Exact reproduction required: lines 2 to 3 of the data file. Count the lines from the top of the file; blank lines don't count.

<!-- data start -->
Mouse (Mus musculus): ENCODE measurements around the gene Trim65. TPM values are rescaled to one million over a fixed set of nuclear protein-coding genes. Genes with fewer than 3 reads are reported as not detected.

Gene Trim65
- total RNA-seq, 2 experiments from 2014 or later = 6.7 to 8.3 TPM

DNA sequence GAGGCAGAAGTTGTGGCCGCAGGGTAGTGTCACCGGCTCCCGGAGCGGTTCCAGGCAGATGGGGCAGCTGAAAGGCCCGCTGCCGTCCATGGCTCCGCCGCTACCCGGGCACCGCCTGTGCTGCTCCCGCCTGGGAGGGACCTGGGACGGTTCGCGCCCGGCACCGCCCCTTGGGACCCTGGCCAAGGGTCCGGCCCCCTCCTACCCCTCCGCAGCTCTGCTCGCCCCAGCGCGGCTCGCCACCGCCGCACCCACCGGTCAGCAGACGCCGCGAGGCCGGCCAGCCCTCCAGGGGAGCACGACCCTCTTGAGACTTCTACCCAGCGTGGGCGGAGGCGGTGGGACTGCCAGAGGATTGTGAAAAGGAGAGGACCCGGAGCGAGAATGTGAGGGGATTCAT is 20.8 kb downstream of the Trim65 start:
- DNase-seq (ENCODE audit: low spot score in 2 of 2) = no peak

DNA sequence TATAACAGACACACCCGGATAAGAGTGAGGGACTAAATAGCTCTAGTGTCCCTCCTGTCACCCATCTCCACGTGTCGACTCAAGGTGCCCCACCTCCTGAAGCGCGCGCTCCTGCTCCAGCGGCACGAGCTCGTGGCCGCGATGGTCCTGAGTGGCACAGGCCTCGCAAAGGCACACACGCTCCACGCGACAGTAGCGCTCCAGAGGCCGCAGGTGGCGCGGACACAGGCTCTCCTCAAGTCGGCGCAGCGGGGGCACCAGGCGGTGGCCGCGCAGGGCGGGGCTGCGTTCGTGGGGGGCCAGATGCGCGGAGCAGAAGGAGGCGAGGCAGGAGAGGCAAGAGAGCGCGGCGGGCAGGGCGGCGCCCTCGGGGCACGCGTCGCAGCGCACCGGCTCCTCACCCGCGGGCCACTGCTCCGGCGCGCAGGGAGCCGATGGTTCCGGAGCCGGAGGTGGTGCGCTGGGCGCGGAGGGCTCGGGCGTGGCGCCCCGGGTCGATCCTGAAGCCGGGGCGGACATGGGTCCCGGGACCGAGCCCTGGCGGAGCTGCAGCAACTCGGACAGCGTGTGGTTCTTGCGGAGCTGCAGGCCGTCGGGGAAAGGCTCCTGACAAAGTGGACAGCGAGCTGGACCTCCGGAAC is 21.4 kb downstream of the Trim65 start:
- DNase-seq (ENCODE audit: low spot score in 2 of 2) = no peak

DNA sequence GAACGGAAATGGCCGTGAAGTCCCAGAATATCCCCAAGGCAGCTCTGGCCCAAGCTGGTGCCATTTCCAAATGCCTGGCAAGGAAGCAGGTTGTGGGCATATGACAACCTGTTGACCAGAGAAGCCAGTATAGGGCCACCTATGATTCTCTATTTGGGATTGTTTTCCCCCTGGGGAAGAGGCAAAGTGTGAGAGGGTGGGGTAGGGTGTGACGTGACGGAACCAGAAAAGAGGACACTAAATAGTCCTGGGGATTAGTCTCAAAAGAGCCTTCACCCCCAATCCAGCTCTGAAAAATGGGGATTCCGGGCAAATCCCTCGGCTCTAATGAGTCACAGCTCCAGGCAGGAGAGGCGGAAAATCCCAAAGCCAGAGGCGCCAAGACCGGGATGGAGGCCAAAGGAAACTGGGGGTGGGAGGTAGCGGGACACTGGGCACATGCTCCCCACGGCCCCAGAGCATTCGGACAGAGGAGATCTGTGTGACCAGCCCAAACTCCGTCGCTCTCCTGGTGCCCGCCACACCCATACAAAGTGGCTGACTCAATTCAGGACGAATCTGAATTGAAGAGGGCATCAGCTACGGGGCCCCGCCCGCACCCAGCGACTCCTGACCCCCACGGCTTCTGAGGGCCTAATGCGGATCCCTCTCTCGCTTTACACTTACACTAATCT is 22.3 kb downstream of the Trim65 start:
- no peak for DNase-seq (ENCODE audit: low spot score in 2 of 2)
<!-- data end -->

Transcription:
Gene Trim65
- total RNA-seq, 2 experiments from 2014 or later = 6.7 to 8.3 TPM